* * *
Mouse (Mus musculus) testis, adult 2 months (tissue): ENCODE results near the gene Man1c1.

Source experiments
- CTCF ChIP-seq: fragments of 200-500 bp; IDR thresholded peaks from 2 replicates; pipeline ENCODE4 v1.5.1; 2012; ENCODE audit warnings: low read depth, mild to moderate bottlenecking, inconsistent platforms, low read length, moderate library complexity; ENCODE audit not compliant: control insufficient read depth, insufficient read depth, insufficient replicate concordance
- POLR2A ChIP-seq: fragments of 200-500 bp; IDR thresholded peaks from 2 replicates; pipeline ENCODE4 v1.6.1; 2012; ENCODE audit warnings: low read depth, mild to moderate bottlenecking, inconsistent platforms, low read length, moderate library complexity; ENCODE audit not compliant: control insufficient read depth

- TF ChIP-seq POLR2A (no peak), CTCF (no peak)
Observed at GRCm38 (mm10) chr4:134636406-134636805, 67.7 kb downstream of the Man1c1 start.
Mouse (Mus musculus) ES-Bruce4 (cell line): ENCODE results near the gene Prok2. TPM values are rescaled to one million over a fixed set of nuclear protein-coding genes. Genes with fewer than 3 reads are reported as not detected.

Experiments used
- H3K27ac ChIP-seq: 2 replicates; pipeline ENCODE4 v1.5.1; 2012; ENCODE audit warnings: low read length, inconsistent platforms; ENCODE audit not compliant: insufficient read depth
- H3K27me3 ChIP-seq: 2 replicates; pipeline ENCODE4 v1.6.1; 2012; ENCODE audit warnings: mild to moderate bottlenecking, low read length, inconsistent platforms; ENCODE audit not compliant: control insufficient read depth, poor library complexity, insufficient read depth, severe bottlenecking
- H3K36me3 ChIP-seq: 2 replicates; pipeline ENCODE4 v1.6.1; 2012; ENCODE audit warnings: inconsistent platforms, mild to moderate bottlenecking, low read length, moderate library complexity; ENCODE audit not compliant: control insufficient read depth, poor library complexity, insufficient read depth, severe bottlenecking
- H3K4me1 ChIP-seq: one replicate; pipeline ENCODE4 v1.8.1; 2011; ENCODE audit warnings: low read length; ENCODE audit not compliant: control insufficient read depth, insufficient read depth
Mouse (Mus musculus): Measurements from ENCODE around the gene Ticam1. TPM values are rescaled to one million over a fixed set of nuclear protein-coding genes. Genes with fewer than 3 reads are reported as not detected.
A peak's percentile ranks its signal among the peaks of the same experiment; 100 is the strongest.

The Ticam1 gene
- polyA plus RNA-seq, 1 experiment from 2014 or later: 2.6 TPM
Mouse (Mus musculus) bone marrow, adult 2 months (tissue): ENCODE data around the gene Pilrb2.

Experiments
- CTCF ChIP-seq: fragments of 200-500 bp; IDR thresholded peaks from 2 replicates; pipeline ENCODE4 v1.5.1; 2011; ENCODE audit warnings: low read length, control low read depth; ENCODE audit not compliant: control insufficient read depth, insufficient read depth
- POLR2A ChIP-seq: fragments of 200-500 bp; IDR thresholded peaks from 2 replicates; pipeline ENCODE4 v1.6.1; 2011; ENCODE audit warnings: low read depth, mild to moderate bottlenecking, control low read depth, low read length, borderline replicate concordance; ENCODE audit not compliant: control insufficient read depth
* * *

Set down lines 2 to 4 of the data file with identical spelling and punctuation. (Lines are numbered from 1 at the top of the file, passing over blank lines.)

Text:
Source experiments
- CTCF ChIP-seq: fragments of 200-500 bp; IDR thresholded peaks from 2 replicates; pipeline ENCODE4 v1.5.1; 2012; ENCODE audit warnings: low read depth, mild to moderate bottlenecking, inconsistent platforms, low read length, moderate library complexity; ENCODE audit not compliant: control insufficient read depth, insufficient read depth, insufficient replicate concordance
- POLR2A ChIP-seq: fragments of 200-500 bp; IDR thresholded peaks from 2 replicates; pipeline ENCODE4 v1.6.1; 2012; ENCODE audit warnings: low read depth, mild to moderate bottlenecking, inconsistent platforms, low read length, moderate library complexity; ENCODE audit not compliant: control insufficient read depth